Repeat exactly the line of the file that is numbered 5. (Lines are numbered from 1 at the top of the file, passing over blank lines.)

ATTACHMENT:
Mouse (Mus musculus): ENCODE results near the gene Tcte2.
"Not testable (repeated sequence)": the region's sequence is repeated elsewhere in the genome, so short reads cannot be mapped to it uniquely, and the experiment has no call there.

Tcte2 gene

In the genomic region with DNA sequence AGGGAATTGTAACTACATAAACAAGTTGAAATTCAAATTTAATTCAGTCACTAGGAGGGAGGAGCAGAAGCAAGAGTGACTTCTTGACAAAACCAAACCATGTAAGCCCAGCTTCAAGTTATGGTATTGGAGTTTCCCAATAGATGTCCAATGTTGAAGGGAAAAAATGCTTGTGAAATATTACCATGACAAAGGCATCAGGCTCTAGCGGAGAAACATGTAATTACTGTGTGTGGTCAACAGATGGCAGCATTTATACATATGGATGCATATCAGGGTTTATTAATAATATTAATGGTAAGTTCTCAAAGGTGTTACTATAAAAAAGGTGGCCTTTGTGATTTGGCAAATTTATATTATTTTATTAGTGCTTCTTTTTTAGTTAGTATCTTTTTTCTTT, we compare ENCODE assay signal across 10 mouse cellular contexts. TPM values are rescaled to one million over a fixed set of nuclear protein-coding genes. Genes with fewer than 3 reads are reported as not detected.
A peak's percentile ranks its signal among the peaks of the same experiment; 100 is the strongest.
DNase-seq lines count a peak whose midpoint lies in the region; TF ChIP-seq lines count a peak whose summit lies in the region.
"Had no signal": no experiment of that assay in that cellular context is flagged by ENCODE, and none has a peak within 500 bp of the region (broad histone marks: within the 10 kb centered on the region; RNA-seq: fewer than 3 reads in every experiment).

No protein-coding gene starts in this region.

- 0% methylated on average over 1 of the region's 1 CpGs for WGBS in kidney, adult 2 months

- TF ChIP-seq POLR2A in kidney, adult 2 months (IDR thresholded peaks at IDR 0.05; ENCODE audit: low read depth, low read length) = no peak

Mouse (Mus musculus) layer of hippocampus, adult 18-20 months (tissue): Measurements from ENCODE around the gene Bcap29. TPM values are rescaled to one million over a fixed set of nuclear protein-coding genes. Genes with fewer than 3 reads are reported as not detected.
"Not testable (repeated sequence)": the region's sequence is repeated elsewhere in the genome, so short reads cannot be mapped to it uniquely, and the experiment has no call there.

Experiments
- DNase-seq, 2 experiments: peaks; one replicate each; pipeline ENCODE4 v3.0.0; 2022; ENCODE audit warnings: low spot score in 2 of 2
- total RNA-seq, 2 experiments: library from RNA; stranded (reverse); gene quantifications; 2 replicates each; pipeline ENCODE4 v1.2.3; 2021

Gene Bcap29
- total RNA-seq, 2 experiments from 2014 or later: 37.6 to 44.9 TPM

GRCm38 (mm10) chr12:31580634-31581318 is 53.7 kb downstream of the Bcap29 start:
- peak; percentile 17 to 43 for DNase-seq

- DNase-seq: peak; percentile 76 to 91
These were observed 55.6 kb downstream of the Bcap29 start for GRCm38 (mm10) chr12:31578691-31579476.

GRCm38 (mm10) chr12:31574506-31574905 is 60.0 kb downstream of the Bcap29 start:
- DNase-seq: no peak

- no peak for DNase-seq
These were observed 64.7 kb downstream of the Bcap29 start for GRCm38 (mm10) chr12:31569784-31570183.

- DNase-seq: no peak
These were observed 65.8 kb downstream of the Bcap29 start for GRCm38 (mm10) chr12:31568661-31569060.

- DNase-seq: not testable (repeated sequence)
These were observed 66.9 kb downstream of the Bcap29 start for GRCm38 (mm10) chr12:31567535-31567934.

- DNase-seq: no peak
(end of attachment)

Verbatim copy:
A peak's percentile ranks its signal among the peaks of the same experiment; 100 is the strongest.